Mental Illness: The COVID Effect

For me, my struggle with mental illness began 30 years ago. At that time, those with mental illness were thought to be weak because they could not “just get over it”. I lost friends and family either from not understanding or just because I had spoken up about family secrets.

About 15 years ago, the word trauma entered my like. Events that at the time I thought were normal were explained to be a mode of abuse. Words like racing thoughts, hyper vigilante, DBT, and flashbacks were introduced to me. At least, I now had a name for my symptoms.

Trying to find a treatment provider who knows about severe trauma is difficult and time consuming. I spend months attempting to try to explain why I needed a trauma therapist and psychiatrist. How this illness can be misdiagnosed or misunderstood by someone who does not have experience.

Fast forward to last night. My phone alerted me. I was surprised to see the headline that companies are going to begin to expand mental health treatment due to COVID. I was so upset. Not leaving the house and not being able to see people for 18 months is now a mental health crisis. Why, it is a socially acceptable problem? Even suicides related to COVID are deemed worthy of attention.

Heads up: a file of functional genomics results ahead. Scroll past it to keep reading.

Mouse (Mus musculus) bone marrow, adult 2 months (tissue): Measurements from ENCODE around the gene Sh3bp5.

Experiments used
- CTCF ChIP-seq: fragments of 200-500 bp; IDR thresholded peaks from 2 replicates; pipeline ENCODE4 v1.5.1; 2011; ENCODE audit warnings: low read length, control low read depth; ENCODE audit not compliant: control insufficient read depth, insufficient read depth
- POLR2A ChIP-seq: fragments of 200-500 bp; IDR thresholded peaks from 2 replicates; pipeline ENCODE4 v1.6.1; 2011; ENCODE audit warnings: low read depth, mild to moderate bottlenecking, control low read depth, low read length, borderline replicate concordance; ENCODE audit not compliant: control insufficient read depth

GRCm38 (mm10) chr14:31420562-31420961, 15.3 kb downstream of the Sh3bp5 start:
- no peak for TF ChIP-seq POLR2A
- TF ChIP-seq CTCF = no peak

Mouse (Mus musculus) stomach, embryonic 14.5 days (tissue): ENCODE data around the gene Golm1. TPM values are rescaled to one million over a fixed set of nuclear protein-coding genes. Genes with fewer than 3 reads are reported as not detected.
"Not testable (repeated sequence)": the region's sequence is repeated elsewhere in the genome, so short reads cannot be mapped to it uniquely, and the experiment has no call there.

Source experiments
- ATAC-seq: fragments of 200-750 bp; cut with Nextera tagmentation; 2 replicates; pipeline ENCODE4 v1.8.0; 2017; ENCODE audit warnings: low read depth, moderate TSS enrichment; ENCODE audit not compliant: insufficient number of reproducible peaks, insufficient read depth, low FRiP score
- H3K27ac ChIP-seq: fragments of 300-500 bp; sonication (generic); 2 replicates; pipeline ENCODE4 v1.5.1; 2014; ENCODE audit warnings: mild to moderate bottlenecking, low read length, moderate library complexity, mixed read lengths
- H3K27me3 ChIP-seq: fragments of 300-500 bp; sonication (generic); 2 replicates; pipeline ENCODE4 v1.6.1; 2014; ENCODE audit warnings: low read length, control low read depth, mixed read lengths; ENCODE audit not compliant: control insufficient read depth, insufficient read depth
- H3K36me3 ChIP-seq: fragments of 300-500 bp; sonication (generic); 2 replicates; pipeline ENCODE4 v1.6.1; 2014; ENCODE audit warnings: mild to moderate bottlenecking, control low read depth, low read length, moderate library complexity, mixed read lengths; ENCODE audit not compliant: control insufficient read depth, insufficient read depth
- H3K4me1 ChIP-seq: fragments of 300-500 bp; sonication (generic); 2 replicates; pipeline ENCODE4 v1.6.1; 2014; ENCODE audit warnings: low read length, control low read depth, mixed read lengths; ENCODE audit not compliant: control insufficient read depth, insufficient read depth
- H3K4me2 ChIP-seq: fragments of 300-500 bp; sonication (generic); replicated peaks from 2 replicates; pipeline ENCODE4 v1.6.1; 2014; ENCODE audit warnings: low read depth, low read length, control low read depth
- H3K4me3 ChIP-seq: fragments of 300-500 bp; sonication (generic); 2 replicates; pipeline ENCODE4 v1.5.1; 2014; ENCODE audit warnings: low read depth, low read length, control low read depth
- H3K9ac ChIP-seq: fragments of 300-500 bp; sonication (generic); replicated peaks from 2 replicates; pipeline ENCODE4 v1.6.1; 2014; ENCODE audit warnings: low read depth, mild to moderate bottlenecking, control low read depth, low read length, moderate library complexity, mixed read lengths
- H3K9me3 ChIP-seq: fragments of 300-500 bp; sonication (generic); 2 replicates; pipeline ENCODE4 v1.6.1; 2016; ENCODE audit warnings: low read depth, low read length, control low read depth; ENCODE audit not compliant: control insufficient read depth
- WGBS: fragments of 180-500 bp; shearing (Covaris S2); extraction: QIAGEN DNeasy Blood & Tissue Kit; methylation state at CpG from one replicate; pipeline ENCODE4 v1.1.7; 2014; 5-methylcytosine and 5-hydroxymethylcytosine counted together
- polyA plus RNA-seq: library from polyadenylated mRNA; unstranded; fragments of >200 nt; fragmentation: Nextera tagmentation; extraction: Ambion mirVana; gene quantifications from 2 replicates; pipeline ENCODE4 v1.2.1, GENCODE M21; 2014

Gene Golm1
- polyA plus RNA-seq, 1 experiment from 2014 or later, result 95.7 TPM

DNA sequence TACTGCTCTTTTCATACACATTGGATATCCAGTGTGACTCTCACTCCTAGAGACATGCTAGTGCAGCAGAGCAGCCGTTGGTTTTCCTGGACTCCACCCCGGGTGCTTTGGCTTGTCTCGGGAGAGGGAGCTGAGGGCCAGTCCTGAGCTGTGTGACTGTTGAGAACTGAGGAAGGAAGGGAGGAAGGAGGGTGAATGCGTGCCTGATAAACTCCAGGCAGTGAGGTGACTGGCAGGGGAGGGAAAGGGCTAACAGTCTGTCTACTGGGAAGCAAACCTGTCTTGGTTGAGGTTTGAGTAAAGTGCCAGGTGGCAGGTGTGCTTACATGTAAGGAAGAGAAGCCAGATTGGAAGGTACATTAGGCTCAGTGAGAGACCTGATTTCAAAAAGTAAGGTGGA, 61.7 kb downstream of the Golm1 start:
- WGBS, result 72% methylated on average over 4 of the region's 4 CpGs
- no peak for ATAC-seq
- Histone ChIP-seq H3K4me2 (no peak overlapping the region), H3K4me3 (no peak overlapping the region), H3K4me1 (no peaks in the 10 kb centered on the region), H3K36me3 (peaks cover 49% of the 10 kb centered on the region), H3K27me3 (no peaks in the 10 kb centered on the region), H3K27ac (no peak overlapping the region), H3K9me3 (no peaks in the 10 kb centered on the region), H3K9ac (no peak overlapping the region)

Where were these companies over the past decades during which so many others that have a mental health diagnosis were struggling to keep their proverbial head above water? Why weren’t all of the people that were de institutionalized given proper care and access to medications?Instead many of them became homeless. The mentally ill became societies secret.

I have been told I should be empathetic toward people who have been affected by the quarantine. I just cannot find that in me when the same people called me crazy and a waste of space. Even the names of the illnesses have been changed to a socially acceptable label.

I feel like those of us who have been struggling for years have been cast aside. We still are going to fall through the cracks because our illnesses are not COVID related. What am I and others like me to do?

Lack of Treatment Providers

Trying to find a quality psychiatrist for trauma is almost impossible. Regular psychiatrists have been so overwhelmed by my diagnoses that many have turned me away before even seeing me.

Trauma is not just prescribing a pill to take everyday. There are no medications that specifically treat complex PTSD. Instead, the doctor has to know what background diagnoses and symptoms there are as well as know the patient.

During COVID, telehealth became a popular option and has continued even though people are going out and seeing friends again. The issue with telehealth is that the provider does not really “see” the entire person.